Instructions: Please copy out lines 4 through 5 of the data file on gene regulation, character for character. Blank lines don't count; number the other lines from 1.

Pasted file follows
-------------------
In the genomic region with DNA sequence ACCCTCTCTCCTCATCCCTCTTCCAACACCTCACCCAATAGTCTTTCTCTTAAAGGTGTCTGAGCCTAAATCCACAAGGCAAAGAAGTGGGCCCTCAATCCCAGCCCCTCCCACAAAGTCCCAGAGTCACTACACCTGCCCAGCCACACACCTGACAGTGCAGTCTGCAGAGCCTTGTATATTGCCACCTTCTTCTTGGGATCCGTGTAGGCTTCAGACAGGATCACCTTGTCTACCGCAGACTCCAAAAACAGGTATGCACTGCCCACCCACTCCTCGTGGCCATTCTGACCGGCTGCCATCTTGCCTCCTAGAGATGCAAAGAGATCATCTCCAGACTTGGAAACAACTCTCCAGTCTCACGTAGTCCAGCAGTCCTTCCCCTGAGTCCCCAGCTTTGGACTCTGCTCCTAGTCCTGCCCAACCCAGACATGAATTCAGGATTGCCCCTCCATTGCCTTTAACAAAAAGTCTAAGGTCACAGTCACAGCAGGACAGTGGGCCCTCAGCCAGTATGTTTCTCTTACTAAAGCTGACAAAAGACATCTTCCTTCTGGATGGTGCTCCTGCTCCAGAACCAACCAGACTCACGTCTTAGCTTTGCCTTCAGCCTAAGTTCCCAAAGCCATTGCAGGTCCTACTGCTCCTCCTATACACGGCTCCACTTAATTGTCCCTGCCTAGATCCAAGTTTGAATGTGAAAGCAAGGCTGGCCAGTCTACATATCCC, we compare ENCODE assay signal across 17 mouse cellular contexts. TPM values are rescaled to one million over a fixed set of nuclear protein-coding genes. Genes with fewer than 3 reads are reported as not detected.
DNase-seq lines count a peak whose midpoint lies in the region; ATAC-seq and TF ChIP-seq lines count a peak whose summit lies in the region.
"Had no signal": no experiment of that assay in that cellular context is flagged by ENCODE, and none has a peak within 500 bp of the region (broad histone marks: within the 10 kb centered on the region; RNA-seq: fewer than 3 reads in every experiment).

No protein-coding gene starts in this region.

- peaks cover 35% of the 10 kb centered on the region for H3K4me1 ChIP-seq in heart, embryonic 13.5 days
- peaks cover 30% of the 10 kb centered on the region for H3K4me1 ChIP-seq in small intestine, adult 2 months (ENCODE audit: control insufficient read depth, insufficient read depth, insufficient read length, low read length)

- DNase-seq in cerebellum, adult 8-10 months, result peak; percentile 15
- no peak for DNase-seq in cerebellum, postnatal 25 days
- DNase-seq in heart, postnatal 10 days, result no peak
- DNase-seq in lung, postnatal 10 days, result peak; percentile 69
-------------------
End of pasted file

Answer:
No protein-coding gene starts in this region.

- peaks cover 35% of the 10 kb centered on the region for H3K4me1 ChIP-seq in heart, embryonic 13.5 days